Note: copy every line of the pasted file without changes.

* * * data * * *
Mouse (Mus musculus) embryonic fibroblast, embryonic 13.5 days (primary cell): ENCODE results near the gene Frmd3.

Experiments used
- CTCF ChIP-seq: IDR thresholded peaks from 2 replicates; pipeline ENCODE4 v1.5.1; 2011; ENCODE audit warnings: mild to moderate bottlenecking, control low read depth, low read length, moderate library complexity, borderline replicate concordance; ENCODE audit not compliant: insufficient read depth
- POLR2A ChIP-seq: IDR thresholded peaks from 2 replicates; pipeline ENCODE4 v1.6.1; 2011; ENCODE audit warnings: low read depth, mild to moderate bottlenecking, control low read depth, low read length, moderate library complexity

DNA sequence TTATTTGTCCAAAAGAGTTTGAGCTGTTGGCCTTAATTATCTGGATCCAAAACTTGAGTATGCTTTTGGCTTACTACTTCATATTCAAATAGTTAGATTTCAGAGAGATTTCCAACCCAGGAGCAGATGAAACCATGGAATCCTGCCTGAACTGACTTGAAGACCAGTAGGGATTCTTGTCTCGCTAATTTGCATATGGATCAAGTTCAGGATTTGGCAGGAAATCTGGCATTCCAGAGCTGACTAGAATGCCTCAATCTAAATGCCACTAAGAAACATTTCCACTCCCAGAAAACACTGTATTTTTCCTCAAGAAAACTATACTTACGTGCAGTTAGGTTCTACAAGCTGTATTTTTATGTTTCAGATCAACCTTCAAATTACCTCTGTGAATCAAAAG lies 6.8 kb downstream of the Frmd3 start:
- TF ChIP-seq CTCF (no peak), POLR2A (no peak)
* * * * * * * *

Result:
Mouse (Mus musculus) embryonic fibroblast, embryonic 13.5 days (primary cell): ENCODE results near the gene Frmd3.

Experiments used
- CTCF ChIP-seq: IDR thresholded peaks from 2 replicates; pipeline ENCODE4 v1.5.1; 2011; ENCODE audit warnings: mild to moderate bottlenecking, control low read depth, low read length, moderate library complexity, borderline replicate concordance; ENCODE audit not compliant: insufficient read depth
- POLR2A ChIP-seq: IDR thresholded peaks from 2 replicates; pipeline ENCODE4 v1.6.1; 2011; ENCODE audit warnings: low read depth, mild to moderate bottlenecking, control low read depth, low read length, moderate library complexity

DNA sequence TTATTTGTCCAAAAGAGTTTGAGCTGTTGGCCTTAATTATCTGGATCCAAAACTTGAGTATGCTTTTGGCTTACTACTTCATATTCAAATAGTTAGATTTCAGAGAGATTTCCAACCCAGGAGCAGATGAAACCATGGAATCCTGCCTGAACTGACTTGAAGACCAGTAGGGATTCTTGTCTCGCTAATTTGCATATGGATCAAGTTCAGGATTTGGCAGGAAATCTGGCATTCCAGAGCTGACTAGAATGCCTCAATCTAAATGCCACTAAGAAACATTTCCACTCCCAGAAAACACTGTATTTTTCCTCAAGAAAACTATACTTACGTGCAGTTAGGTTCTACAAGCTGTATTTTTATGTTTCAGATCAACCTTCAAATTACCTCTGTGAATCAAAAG lies 6.8 kb downstream of the Frmd3 start:
- TF ChIP-seq CTCF (no peak), POLR2A (no peak)